Tuesday, August 11, 2020

Good news if you're done with summer

EVG Fall Holiday Decoration Correspondent Goggla spotted Halloween items out at the Kmart on Astor Place... not to be outdone, the Rite Aid on First Avenue at Fifth Street trotted out the Thanksgiving decor...

Look for the Christmas trees by Labor Day.

Report: Psychics seeing an uptick in business

[EVG photo from March]

While all types of businesses have been struggling in recent months, there's apparently one medium that's booming: psychics.

Per the Post:

While storefronts are going bust across the Big Apple due to the coronavirus pandemic, New York’s psychics and fortune-tellers say they are seeing more clients — and making more money — than ever before.

And locally...

New Yorkers who’ve never turned to the occult before are now seeking out some spiritual guidance. East Village psychic Kathleen Lee used to largely serve tourists — but with visitors gone, her newly reopened business has seen more locals desperate to find their way in this "new normal" than ever before.

"In my 30 years I've never had so many clients from the same block or the same neighborhood," she said.

GrowNYC opens a new greenmarket at Astor Place on Tuesdays through November

[Random Astor Place photo]

GrowNYC is teaming up with the Village Alliance for a new Astor Place Greenmarket on Tuesdays — starting today. (Last week's debut was washed out due to Tropical Storm Isaias.)

The market, located on the south plaza at Astor Place (Eighth Street-Lafayette), will continue through Nov. 24. Hours: 8 a.m. to 5 p.m.

Some info via the EVG inbox:

With a selection of locally-grown vegetables and orchard fruits, baked goods, cider, jams, maple syrup and honey from regional farmers, this Greenmarket is sure to be a community favorite, especially for those residents who were devoted to GrowNYC's previous greenmarket at St. Mark's Church-in-the-Bowery.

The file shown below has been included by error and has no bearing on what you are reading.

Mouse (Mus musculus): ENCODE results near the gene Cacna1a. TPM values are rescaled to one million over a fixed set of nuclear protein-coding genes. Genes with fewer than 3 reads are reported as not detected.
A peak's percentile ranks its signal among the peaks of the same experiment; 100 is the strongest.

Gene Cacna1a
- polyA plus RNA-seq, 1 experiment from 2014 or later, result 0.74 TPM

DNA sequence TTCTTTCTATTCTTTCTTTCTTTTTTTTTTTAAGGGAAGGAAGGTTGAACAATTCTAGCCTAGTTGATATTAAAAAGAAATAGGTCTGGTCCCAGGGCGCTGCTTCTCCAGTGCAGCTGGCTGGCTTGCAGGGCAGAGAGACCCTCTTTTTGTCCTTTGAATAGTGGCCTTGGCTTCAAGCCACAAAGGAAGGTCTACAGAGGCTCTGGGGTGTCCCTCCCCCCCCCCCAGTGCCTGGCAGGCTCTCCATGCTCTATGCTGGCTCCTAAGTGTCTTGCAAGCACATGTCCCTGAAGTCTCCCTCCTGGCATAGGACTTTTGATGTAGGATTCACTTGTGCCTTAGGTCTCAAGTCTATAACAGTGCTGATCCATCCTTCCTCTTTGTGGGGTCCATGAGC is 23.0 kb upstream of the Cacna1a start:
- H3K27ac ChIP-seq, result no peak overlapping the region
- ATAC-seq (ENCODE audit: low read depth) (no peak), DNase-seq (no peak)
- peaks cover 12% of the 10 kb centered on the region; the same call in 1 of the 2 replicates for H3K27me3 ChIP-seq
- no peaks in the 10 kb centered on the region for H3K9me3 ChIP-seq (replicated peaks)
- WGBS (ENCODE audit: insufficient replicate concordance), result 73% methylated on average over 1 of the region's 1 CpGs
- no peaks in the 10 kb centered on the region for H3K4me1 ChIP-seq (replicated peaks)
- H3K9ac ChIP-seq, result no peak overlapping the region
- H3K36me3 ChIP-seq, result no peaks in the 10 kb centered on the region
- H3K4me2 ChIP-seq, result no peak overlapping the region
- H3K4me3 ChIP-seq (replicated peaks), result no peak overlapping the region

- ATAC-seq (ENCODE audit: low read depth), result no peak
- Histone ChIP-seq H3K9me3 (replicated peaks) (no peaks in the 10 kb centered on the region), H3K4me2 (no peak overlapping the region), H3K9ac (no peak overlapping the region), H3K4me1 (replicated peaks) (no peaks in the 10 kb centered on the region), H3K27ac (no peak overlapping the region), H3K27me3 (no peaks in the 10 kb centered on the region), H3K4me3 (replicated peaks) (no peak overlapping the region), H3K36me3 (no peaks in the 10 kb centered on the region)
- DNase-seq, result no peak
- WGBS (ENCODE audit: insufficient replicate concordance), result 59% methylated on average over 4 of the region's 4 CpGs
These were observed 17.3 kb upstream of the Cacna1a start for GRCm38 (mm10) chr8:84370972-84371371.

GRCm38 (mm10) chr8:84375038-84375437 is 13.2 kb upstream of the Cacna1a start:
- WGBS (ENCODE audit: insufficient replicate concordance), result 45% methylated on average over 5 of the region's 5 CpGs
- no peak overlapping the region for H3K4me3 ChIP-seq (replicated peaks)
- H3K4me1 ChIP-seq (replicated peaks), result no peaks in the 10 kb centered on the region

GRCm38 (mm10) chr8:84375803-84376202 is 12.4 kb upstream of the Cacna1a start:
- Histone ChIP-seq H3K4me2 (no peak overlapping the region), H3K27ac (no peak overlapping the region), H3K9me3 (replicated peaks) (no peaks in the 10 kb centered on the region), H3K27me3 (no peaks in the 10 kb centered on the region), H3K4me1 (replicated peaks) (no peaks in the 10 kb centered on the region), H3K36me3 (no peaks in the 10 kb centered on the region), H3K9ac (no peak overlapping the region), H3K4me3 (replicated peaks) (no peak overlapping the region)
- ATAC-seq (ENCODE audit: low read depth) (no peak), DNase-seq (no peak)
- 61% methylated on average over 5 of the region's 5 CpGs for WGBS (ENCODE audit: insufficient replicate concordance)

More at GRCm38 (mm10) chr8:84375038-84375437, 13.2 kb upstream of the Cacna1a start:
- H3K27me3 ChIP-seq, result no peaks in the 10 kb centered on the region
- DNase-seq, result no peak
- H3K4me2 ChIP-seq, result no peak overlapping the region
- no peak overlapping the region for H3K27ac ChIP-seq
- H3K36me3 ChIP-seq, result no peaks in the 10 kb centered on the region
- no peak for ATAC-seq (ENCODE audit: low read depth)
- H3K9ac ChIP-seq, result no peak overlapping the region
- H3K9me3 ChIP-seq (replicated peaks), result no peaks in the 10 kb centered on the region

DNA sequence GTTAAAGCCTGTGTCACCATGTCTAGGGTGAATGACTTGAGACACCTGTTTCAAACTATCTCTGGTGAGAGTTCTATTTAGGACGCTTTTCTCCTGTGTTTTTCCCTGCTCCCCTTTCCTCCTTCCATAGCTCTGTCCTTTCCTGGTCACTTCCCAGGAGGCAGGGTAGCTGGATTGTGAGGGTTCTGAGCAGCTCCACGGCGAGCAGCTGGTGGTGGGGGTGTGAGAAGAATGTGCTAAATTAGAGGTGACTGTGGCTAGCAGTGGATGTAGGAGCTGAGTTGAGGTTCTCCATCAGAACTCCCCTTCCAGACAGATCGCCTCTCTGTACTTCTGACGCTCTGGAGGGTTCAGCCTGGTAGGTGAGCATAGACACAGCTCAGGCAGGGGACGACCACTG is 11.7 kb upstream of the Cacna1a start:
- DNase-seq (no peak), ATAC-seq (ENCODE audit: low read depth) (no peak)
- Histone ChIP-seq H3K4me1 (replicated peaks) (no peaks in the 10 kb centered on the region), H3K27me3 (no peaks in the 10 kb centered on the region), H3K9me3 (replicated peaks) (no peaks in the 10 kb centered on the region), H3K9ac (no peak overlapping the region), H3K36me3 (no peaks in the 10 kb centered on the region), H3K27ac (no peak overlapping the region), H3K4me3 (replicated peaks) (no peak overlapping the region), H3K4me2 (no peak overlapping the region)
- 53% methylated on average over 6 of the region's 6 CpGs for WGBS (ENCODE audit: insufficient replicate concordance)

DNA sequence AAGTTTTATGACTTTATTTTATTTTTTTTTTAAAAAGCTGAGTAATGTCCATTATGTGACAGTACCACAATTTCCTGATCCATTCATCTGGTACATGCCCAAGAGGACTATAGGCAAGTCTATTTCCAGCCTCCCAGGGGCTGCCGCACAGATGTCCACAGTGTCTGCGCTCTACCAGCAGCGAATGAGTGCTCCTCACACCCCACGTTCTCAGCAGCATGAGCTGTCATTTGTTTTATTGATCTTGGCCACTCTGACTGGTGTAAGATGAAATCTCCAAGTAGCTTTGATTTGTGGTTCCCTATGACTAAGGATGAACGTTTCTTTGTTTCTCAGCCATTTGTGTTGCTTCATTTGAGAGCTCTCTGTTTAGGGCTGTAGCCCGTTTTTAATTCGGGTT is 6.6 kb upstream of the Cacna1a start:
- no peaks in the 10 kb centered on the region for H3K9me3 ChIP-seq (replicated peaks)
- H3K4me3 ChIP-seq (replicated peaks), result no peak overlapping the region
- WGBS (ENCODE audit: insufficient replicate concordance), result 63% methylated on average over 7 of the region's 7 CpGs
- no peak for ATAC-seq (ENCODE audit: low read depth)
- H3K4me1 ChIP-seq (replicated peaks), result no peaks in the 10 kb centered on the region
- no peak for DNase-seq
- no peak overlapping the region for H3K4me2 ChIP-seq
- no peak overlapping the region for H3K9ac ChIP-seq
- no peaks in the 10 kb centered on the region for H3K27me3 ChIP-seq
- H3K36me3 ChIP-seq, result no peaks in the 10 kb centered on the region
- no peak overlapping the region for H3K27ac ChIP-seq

GrowNYC's Greenmarkets work to preserve local farmland, while ensuring that New Yorkers across all five boroughs have access to fresh, healthy food grown right here in our region. A central component of Greenmarket’s mission and operations is product integrity: everything sold at market is 100% farmer grown, produced, caught or foraged.

The vendors include:

  • Kernan Farms Vegetables from Cumberland County, N.J.
  • Remsburger Honey & Maple Honey & maple syrup from Dutchess County, N.Y.
  • Wilklow Orchards Orchard and small fruits, vegetables, cider, baked goods and jams from Ulster County, N.Y.

You can find GrowNYC's COVID-19 safety protocols here.

Updated 9 a.m.

EVG correspondent Steven shared these photos from this morning...

The Athenian will not be reopening on 10th Street

The Athenian NYC, the well-liked Greek tapas bar on 10th Street from the team behind the Immigrant, will not be reopening. It had been shut since the COVID-19 PAUSE went into effect this past March.

"There wasn't enough clarity from the state/federal governments on re-opening plans to give us confidence moving forward," owner Jason Corey told me via email. "Although we loved our space and poured our blood and sweat into it (no tears), our lease was coming due and we decided not to renew."

The Athenian debuted in February 2018 at 224 E. 10th St. between First Avenue and Second Avenue. Before Corey opened the Immigrant Wine Bar on Ninth Street in 2009, he tended bar at Molyvos, a Greek restaurant near Carnegie Hall, and spent time there getting to know and appreciate Greek wines.

Meanwhile, the Immigrant continues on with outdoor dining (and takeout and delivery) on Ninth Street between First Avenue and Second Avenue. And Athenian fans will recognize Chef Max, who's now helping out behind the scenes at the Immigrant.

Monday, August 10, 2020

Monday's parting shot

Photo in Tompkins Square Park today by Derek Berg...

Checking in with Chico

[Photo from 2011 by Single Linds Reflex]

Over the weekend, rumors started circulating that Antonio "Chico" Garcia, the prolific graffiti artist and muralist whose work adorns dozens of walls around the East Village and Lower East Side, had died.

This is absolutely not true.

EVG contributor Stacie Joy spoke with him by phone last night from Florida, his home these past 10-plus years.

The rumors seemed to originate at a group art show on 11th Street Saturday afternoon, where this tribute was on the wall...

[Photo by Lola Sáenz]

"I am still alive and kicking. And I am still creating artwork and new paintings," he told Stacie last night. I took a little break [due to COVID-19] but I'm still here [in Florida] and doing well!"

You can see some of his more recent work on his Instagram and YouTube accounts.

Chico, who still has family in the neighborhood where he grew up, returns from time to time for new work and commissions. He hopes to be back in NYC as soon as travel is safer. He also has some ideas about new wall work to give back to the community.

Meanwhile, here's a look at a few of his murals...

[Lucy, Chico and Ray via Single Linds Reflex]

East Village Loves Queens expands: Meet East Village Loves NYC

East Village Loves Queens continues to expand its operations to serve New Yorkers in need. This past weekend, the local residents who formed the volunteer group announced a new name, East Village Loves NYC, and a broader mission.